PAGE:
OUPS Conference 2022: Addiction

Written by Clara Clein Wolfe on .

Arriving to the university of Warwick’s beautiful campus in glorious sunshine for the May 2022 Open University Psychological Society [OUPS] Conference, Addiction, and finding an ice cream van, was an unexpected delight. That Warwick is always an adventure goes without saying, but May 2022’s weekend was especially eventful and included some surreal moments, such as the simultaneous invasion of blokes and tweens, World Naked Gardening Day being the same day as Warwick hosting the Young Horticulturist of the Year Competition 2022, and a passionate debate about Hannibal/Silence of the Lambs during the quiz!

But I digress.

The Radcliffe bar is a great pre-dinner location following check-in and unpacking. Meetings take place between old friends, new bonds are formed, and first day-at-school anxieties soon dissipate. The bar hummed until Rockstar of Psychology Professor Frederick Toates arrives with wife, and collaborator, Olga Coschug-Toates. Heads turn, people smile, and all is right in the OUPS Warwick world! The first of the Warwick meals follows, which is a further opportunity to meet people, especially on the same course programme as you. It is a 90-minute slot, so you can dine-and-dash back to the bar, your room, or, if the initial influx is a bit much, you can go later in the slot. After our dinner slot was the opening lectures for the weekend.

Friday night started with Fred delivering a brilliant lecture introducing addiction. The addictions included chemicals such as, nicotine, alcohol, and cocaine, and non-chemical, for example, sex, gambling, and electronic devices. Both categories included some entries which surprised me somewhat. For example, processed foods were an example of a chemical addiction, and self-injurious behaviours as a non-chemical example. Processed foods are significantly over-consumed to such a degree they inspired my MSc dissertation, but I was nonetheless surprised by their inclusion as a chemical addiction. Self-injury is a complex phenomenon but similarly not one I explicitly considered an addiction, despite the personally wounding example (an unfortunate/apt pun! ☺) of such behaviour presented. These surprising entries were illustrative of a wider issue of addiction however: the importance and contested nature of definitions. Fred’s introduction lecture included multiple definitions, including those of forthcoming lecturer Nick Heather. There was a question-and-answer session following which further demonstrated the diversity of addiction and that of the background of those attending the OUPS Conference weekend. A great start!


The first lecture of Saturday’s programme was Free Will and Addiction by Professor Gerben Meynen. It was a truly thought-provoking lecture. Free will is an enduring philosophical debate and one that has an interesting dimension in addiction through its relationship to the criminal justice system. Free will is an important aspect in law as it can determine everything from the crime itself to the sentence. If a person commits a crime under the influence of a substance they are addicted to, it can be considered that they were acting without free will. Gerben’s lecture included many different debates, articles, and aspects of free will and addiction. During the Q&A, there was a question about free will and quantum physics. I cannot pretend to understand the question or the answer! My almost-illegible notes include mentions of determinism, our world as a Newtonian world, and Schrödinger's cat. However, there is also a scrawl concerning the first time trying an addictive substance. If a person tries a drug at university and later experiences an addiction to that drug, where did or does their free will end? What if the person’s first time trying a drug is at 13 years old? What if the person is 15 years old and has mental health conditions? A powerful lecture which demonstrated the complexities of addiction issues that we may not always consider, such as, the notion of free will.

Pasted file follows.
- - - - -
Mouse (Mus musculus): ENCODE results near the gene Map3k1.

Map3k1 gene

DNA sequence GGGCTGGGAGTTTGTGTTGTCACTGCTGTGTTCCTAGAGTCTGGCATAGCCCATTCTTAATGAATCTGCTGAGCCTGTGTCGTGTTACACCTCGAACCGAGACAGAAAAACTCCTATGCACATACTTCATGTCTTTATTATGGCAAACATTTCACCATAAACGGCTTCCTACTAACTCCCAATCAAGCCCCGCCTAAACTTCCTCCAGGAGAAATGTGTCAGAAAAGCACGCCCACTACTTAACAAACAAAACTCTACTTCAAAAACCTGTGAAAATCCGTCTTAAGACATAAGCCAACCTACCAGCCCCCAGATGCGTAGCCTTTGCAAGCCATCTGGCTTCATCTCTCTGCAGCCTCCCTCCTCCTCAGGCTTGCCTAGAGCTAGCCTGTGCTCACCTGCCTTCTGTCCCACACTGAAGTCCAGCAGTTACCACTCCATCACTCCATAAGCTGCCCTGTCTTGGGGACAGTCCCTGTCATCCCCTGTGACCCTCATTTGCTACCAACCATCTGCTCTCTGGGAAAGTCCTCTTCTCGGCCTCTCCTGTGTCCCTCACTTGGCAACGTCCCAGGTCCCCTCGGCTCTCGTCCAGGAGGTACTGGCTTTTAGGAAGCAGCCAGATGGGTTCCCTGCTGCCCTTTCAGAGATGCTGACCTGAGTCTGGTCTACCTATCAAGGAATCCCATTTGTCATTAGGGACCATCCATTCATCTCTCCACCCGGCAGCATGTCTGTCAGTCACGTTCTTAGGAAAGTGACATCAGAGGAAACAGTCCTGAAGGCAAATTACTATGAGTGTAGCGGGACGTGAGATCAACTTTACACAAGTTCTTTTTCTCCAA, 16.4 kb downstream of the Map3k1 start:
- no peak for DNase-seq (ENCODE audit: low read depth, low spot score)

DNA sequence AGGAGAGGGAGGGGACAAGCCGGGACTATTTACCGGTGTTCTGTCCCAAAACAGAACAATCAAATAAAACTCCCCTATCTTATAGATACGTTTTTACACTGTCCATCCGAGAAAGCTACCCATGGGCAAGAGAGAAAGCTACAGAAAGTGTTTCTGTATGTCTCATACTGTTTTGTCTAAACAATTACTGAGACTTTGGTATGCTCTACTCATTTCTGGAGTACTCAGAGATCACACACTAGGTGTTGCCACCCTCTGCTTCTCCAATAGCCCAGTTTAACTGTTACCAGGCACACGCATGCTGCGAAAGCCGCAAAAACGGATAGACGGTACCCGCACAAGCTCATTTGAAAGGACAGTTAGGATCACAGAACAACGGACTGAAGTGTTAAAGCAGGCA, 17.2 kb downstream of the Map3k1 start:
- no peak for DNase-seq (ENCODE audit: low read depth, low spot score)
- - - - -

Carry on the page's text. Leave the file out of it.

Our second Saturday lecture was Is Addiction a Brain Disease? by Professor Nick Heather. Nick spoke about the brain disease model of addiction (BDMA) which has been a dominant force in conceptualisations of addiction. The question lending the title of Nick’s lecture is the wrong question. Nick highlighted that as there is no universally accepted definition of ‘disease’, the question is better phrased as, ‘is addition best regarded as a brain disease?’. Nick is a key member of the Addiction Theory Network, [https://addictiontheorynetwork.org/origin-and-history/], whose mission statement is to oppose the dominant influence of the Brain Disease Model of Addiction, and to collaborate on developing alternative ways of understanding and responding to addiction. Nick presented work from myriad sources about addiction in a fascinating lecture. There was a lot of material in this lecture, but the importance of definitions and the recognition of context in addiction was particularly significant because so many theories can obscure or dismiss these arguably crucial aspects, including the BDMA. This was a fantastic lecture which ingeniously linked to the other lectures in the conference through its highlighting the issue of definition and context.